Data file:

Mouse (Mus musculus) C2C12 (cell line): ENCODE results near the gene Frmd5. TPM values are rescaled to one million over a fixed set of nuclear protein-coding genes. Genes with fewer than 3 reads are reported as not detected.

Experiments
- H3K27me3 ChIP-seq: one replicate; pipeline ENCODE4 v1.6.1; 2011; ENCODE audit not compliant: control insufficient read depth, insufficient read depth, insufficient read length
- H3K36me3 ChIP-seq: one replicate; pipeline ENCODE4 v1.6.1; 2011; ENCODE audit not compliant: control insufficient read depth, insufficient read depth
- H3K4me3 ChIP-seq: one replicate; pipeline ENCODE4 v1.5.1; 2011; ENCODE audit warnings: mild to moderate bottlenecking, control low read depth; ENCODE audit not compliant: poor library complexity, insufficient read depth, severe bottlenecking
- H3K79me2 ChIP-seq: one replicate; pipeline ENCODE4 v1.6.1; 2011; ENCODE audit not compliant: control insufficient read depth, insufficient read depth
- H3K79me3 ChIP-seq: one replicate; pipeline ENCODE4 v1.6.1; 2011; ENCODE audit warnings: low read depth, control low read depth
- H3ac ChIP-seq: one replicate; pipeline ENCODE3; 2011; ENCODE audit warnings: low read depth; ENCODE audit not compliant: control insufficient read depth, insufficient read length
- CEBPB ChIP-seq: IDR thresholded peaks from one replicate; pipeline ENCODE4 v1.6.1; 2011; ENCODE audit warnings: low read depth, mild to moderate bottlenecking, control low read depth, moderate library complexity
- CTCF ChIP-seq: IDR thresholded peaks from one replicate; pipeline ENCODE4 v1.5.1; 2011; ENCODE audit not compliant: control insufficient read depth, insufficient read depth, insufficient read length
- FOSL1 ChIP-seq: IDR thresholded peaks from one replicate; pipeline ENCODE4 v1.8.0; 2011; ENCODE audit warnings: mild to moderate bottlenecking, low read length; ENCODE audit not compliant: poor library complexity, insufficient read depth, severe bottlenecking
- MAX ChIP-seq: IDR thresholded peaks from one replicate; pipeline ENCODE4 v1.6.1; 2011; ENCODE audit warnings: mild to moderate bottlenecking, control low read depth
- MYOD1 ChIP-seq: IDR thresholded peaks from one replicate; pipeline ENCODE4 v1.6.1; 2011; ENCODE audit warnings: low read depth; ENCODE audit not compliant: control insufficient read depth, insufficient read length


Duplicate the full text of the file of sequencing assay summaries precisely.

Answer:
Mouse (Mus musculus) C2C12 (cell line): ENCODE results near the gene Frmd5. TPM values are rescaled to one million over a fixed set of nuclear protein-coding genes. Genes with fewer than 3 reads are reported as not detected.

Experiments
- H3K27me3 ChIP-seq: one replicate; pipeline ENCODE4 v1.6.1; 2011; ENCODE audit not compliant: control insufficient read depth, insufficient read depth, insufficient read length
- H3K36me3 ChIP-seq: one replicate; pipeline ENCODE4 v1.6.1; 2011; ENCODE audit not compliant: control insufficient read depth, insufficient read depth
- H3K4me3 ChIP-seq: one replicate; pipeline ENCODE4 v1.5.1; 2011; ENCODE audit warnings: mild to moderate bottlenecking, control low read depth; ENCODE audit not compliant: poor library complexity, insufficient read depth, severe bottlenecking
- H3K79me2 ChIP-seq: one replicate; pipeline ENCODE4 v1.6.1; 2011; ENCODE audit not compliant: control insufficient read depth, insufficient read depth
- H3K79me3 ChIP-seq: one replicate; pipeline ENCODE4 v1.6.1; 2011; ENCODE audit warnings: low read depth, control low read depth
- H3ac ChIP-seq: one replicate; pipeline ENCODE3; 2011; ENCODE audit warnings: low read depth; ENCODE audit not compliant: control insufficient read depth, insufficient read length
- CEBPB ChIP-seq: IDR thresholded peaks from one replicate; pipeline ENCODE4 v1.6.1; 2011; ENCODE audit warnings: low read depth, mild to moderate bottlenecking, control low read depth, moderate library complexity
- CTCF ChIP-seq: IDR thresholded peaks from one replicate; pipeline ENCODE4 v1.5.1; 2011; ENCODE audit not compliant: control insufficient read depth, insufficient read depth, insufficient read length
- FOSL1 ChIP-seq: IDR thresholded peaks from one replicate; pipeline ENCODE4 v1.8.0; 2011; ENCODE audit warnings: mild to moderate bottlenecking, low read length; ENCODE audit not compliant: poor library complexity, insufficient read depth, severe bottlenecking
- MAX ChIP-seq: IDR thresholded peaks from one replicate; pipeline ENCODE4 v1.6.1; 2011; ENCODE audit warnings: mild to moderate bottlenecking, control low read depth
- MYOD1 ChIP-seq: IDR thresholded peaks from one replicate; pipeline ENCODE4 v1.6.1; 2011; ENCODE audit warnings: low read depth; ENCODE audit not compliant: control insufficient read depth, insufficient read length